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By Steve Limtiaco

HAGÅTÑA, Guam (September 11, 2002 – Pacific Daily News)---Guam Delegate Robert Underwood said he has been pushing for the creation of a "Weapons of Mass Destruction Civil Support Team" on Guam, similar to more than 30 teams created elsewhere in the United States to deal with potential terrorist attacks.

But it's a hard sell because of Guam's small size, Underwood said, despite the fact that the island's remote location makes it difficult for other mass destruction teams to respond quickly to an attack here.

According to the National Guard Web site, there are 32 authorized Weapons of Mass Destruction Teams throughout the United States. The first 10 teams were created in 1999.

The 22-member National Guard teams work with local officials to assess suspected weapons-of-mass-destruction attacks, to give advice on appropriate action and to coordinate the arrival of additional military forces if needed.

Underwood, who is a Democratic candidate for governor, said the National Guard units are given the resources to deal with chemical, biological and radiation attacks.

"Guam, because of its size, it's kind of hard to make a justification for that, but on the other hand, because of its distance from other U.S. areas, if we had a weapons-of-mass-destruction attack in Guam, we wouldn't be able to get the WMD team here for several hours from Hawai‘i, and by that time we potentially would have experienced a greater calamity," Underwood said.

Guam's response

As it stands, Guam's first response to a terrorist attack would be by a 10-man special response unit led by the Guam Fire Department's hazardous materials team, with two environmental protection agency officials.

The team is part of the Special Response Unit, a multi-agency task force created after the terrorist attacks.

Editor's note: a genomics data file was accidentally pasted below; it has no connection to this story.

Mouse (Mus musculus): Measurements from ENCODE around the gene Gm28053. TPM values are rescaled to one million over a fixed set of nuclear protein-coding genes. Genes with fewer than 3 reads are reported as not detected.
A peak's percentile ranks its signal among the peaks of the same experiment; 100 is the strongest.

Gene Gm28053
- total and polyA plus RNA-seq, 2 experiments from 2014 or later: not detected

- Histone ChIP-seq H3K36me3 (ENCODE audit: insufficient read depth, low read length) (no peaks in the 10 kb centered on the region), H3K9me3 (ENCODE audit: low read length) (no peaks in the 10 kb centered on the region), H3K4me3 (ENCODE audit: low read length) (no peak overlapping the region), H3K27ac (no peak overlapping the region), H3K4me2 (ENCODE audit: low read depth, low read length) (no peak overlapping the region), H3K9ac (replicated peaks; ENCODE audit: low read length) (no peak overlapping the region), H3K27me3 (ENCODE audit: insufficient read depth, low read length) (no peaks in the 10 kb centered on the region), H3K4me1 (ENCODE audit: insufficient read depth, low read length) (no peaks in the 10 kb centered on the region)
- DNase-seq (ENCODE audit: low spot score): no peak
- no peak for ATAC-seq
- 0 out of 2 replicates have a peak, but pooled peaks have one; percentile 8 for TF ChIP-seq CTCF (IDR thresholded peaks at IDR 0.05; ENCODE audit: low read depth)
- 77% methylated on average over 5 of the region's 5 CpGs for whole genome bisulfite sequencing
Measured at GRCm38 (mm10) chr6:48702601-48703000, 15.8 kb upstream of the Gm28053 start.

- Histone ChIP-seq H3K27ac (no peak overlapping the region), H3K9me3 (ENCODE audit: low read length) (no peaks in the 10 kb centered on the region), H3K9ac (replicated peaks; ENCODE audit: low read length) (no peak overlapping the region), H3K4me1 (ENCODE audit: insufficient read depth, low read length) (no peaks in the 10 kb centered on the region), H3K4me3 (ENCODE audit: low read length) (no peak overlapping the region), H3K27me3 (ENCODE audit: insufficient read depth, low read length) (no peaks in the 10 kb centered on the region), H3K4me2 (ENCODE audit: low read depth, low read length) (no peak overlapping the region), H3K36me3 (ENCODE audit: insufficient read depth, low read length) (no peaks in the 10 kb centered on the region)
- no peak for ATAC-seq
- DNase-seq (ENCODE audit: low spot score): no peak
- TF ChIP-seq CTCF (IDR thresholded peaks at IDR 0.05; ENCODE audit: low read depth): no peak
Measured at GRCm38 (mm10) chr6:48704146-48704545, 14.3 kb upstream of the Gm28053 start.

The government of Guam is using $328,000 in federal money to equip the team with protective suits, detection units and decontamination units, but the equipment has not arrived, said Joe Javellana, Civil Defense administrator.

Additional federal grants totaling $1.2 million will be used to purchase protective suits for all Guam police officers.

"Our goal is by the end of FY 2003, every single law enforcement first-responder will have a PPE for themselves -- a PPE, communication system, detection system and a decontamination system," Javellana said.

Shortly after the Sept. 11 attacks, the governor reactivated the island's Civil Defense Advisory Council, which created a response plan for the island.

As a result of the council's meetings, a Web page was created to help disseminate information; an inventory has been created of government and private-sector resources, such as vehicles; and a list of military reserve members working in GovGuam was written to help agencies plan for times those employees are called to active duty.


Increased security at the airport is one of the most visible, lasting changes after the terrorist attacks, and the newly created Transportation Security Administration now is focusing on improving airport service, in light of heightened security measures.